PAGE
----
Generally, DNA viruses are the most feared in this matter. Being more chemically stable than RNA viruses, they are more likely to survive the process of freezing and thawing. The two known possible viruses that could emerge from the permafrost are pox and anthrax. However, several other microbes are yet unknown and could be even more deadly than those known to mankind presently. Exactly how dangerous this possible permafrost pandemic could be is one of the many questions that the scientific community is unable to answer or agree on. 

The problem is exacerbated by the refusal of a portion of the human population to acknowledge the existence and effects of global warming. Barely anything at all is being done to tackle climate change. However, it is very clear that preparing the health systems for a permafrost pandemic eventuality and working to reverse climate change are the main, and perhaps, the only ways to survive it. 

The Silent Pandemic 

Antimicrobial Resistance (AMR), meaning resistance to antimicrobial drugs possessed by certain microbes, is a popular term in the scientific and medical communities. This is more so because of the ever-increasing fear of a pandemic due to diseases caused by microbes resistant to all existing drugs, also known as 'superbugs'. Superbugs kill about 700,000 (estimated) people each year and the statistics are predicted to cross ten million by the year 2050. 

Antibiotics have been around since the discovery of penicillin by Sir Alexander Fleming in 1928. They have revolutionised our lives by adding 23 years to the average life span and by becoming an integral part of modern medical practices. When a person suffers from a bacterial disease, they are offered antibiotics and this kills some of the bacteria. The remaining microbes, which are resistant to the drug, survive and proliferate. This leads to the existence of panic-inducing superbugs that are resistant to all known drugs. It makes it difficult and, in some cases, impossible to cure previously tractable diseases. Densely populated regions of the world with poor sanitary conditions and water quality are feared to be more susceptible to the possibility of becoming epicentres of outbreaks of superbugs. The change in microbes that make them resistant to drugs is unstoppable. When antibiotics are overused (much like it is today), microbes are exponentially more likely to become resistant. If the situation is not handled exigently, minor infections may turn fatal. This is known as the silent pandemic.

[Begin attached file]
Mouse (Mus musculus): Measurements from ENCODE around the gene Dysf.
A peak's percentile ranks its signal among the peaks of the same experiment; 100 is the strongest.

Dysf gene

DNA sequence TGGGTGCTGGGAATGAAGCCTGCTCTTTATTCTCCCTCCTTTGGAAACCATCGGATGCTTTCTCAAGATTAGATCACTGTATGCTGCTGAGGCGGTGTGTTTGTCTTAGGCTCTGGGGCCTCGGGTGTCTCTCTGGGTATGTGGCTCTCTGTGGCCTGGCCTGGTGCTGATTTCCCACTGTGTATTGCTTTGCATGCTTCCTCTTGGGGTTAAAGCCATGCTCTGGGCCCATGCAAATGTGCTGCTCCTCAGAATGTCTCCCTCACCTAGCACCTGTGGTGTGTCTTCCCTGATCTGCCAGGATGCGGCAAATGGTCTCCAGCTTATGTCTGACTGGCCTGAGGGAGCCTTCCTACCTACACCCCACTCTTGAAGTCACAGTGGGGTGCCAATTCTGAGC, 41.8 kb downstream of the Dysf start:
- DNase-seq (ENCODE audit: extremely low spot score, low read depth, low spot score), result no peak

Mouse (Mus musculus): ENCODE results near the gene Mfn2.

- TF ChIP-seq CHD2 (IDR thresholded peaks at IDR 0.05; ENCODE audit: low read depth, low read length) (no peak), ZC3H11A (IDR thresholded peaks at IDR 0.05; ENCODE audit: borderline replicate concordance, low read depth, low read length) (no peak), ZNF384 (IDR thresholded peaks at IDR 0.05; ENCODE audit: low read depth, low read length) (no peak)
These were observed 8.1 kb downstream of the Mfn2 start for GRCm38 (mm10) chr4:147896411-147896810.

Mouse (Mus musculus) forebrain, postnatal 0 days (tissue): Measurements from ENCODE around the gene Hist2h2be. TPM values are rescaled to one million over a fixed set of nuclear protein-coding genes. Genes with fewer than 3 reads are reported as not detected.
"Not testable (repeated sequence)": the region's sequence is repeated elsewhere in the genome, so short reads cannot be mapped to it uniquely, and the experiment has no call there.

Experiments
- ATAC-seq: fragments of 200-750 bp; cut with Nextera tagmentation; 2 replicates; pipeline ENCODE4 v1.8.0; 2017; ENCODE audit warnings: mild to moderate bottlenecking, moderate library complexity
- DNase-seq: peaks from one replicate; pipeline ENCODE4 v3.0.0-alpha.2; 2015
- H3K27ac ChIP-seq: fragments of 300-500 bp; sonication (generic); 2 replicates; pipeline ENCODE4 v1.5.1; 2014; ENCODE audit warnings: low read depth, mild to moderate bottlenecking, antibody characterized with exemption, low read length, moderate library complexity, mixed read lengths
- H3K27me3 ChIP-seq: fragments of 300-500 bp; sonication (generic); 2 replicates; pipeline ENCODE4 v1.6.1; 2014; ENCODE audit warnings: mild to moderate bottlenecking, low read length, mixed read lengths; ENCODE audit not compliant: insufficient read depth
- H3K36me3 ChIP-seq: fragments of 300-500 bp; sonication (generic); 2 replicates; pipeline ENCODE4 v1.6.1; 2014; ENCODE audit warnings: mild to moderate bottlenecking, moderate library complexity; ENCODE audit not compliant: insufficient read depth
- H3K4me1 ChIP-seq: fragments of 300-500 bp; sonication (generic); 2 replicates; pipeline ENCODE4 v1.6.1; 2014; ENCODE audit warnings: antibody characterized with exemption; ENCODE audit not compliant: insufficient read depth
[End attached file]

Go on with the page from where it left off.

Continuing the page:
Unfortunately, the story does not end there. The COVID-19 pandemic has had a hand in making the situation much worse. Studies have demonstrated that over 70% of COVID-19 patients have been administered antibiotic treatment despite only 10% of the cases having bacterial infections. This was especially because in the embryonic stages of the pandemic it was difficult to distinguish between a bacterial infection and COVID-19 infection. Later, the fear of bacterial co-infections caused the overuse of antibiotic drugs. 

We must spread awareness about AMR and the overuse of antibiotics. Otherwise, they will soon be rendered ineffective and alternative treatment may be required to tackle diseases. This might have even more severe side effects or may not be effective at all. Prudent use of antibiotics can decelerate the AMR, ensuring their availability to treat microbial infections effectively in the future. 

The aim of this article is not to create fear but to point out that neglecting concerns like those that preceded the outbreak of COVID-19 could result in other, perhaps even more catastrophic, pandemics. It is important to learn from our past mistakes when it comes to handling diseases. It is also important to know that it is practicable to reduce the possible effects or even prevent certain disastrous eventualities. All it takes is to have an open mind, make changes in our lifestyles and carry out proper scientific research to address the problems.


Oindrila Ghosh

I am a student of Chemical Engineering at BITS Pilani and an Egyptology enthusiast, who loves reading about cold cases, creation and everything else that will probably never benefit me in my future career.